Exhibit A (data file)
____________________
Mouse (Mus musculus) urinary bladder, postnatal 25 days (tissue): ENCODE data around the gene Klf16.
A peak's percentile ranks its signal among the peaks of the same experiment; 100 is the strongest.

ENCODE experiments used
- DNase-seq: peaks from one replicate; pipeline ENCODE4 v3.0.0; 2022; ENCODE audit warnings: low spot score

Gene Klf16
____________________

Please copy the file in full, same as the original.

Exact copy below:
Mouse (Mus musculus) urinary bladder, postnatal 25 days (tissue): ENCODE data around the gene Klf16.
A peak's percentile ranks its signal among the peaks of the same experiment; 100 is the strongest.

ENCODE experiments used
- DNase-seq: peaks from one replicate; pipeline ENCODE4 v3.0.0; 2022; ENCODE audit warnings: low spot score

Gene Klf16